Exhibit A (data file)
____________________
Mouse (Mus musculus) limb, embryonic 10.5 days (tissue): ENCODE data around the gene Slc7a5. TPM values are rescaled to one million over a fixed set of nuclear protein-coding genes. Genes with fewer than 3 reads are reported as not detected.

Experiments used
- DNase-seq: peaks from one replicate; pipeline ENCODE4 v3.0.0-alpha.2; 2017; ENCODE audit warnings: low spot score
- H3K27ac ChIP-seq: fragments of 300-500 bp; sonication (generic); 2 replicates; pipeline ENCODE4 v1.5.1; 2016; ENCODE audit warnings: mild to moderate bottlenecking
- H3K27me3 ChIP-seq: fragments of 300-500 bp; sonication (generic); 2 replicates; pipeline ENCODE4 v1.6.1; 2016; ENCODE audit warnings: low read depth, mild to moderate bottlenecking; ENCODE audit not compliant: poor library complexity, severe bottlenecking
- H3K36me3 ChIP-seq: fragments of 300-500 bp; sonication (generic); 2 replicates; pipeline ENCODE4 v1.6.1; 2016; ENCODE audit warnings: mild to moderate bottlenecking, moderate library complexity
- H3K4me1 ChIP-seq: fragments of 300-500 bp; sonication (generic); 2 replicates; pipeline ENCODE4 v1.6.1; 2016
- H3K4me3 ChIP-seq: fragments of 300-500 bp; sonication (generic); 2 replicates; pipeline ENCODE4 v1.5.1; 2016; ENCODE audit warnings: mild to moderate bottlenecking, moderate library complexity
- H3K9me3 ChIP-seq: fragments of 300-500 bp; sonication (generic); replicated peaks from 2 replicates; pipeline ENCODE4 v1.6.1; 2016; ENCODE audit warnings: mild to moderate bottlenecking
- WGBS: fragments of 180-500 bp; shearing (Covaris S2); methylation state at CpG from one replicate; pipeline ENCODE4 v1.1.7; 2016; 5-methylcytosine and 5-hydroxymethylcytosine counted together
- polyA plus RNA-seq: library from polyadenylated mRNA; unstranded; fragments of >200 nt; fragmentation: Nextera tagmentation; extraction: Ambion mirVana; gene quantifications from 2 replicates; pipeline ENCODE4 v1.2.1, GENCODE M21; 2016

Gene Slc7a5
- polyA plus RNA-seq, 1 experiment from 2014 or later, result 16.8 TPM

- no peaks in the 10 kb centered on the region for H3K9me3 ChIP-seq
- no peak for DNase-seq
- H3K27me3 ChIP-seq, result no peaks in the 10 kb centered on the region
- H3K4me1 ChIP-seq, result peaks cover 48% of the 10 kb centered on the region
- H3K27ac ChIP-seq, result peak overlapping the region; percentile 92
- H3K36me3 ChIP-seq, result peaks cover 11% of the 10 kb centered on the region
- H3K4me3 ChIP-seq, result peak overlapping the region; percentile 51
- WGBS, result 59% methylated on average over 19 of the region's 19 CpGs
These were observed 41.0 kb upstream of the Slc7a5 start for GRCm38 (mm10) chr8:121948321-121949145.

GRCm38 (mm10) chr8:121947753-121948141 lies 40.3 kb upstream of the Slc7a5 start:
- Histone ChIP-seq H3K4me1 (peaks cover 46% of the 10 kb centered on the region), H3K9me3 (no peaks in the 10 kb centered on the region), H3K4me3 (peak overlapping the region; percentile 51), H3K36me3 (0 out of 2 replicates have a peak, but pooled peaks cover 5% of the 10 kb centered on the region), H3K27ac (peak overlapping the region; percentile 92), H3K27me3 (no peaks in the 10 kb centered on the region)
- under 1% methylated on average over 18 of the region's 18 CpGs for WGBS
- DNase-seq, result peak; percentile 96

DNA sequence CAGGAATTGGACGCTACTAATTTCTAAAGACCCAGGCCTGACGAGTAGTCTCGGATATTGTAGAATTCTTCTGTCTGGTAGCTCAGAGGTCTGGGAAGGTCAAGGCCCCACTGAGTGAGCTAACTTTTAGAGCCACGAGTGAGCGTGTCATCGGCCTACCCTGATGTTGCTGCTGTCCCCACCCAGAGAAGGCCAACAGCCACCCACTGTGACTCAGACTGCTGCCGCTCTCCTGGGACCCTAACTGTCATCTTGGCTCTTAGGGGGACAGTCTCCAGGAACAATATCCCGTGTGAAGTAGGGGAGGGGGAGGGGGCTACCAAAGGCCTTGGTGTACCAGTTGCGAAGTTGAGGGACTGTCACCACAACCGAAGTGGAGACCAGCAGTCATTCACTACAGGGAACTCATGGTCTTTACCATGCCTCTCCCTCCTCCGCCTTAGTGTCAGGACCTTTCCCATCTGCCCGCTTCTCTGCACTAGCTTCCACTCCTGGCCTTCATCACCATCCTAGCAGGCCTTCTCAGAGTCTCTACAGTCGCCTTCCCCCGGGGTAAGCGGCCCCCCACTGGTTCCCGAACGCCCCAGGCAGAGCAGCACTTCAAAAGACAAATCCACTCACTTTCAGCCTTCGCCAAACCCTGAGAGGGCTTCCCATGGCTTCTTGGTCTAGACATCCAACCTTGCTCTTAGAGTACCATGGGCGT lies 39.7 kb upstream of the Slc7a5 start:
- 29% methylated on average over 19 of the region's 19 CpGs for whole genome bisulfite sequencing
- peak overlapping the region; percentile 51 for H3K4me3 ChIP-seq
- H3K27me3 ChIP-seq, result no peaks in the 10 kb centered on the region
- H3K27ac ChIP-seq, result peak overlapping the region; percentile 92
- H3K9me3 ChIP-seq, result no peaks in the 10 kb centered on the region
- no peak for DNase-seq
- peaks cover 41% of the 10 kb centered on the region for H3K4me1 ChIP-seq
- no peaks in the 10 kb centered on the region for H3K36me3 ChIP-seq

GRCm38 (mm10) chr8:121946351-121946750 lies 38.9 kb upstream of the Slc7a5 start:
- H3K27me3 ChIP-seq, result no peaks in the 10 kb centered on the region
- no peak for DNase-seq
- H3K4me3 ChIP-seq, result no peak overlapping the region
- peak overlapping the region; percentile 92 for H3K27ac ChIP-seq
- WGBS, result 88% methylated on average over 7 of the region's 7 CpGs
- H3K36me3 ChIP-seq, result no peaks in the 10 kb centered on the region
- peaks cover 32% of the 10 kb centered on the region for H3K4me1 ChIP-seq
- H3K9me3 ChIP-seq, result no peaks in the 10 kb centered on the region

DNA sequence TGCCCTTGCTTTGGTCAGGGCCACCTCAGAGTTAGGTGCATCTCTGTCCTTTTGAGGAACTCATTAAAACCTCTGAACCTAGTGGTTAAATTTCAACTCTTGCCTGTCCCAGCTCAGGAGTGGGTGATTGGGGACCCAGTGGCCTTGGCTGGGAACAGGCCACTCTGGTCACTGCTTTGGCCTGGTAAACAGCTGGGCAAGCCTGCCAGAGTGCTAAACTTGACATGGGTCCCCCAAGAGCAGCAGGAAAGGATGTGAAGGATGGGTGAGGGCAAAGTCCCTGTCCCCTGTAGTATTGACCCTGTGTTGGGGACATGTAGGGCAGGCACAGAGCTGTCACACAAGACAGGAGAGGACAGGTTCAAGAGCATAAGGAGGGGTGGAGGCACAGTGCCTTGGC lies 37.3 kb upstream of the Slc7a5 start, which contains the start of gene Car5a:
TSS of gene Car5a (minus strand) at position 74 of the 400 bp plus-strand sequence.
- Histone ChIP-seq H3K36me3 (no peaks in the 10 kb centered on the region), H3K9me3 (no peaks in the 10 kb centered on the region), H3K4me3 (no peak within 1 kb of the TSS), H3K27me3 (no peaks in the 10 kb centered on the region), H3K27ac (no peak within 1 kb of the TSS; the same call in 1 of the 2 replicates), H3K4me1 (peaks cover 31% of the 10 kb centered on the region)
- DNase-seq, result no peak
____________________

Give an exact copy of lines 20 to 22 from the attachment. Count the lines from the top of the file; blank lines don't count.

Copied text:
- H3K4me3 ChIP-seq, result peak overlapping the region; percentile 51
- WGBS, result 59% methylated on average over 19 of the region's 19 CpGs
These were observed 41.0 kb upstream of the Slc7a5 start for GRCm38 (mm10) chr8:121948321-121949145.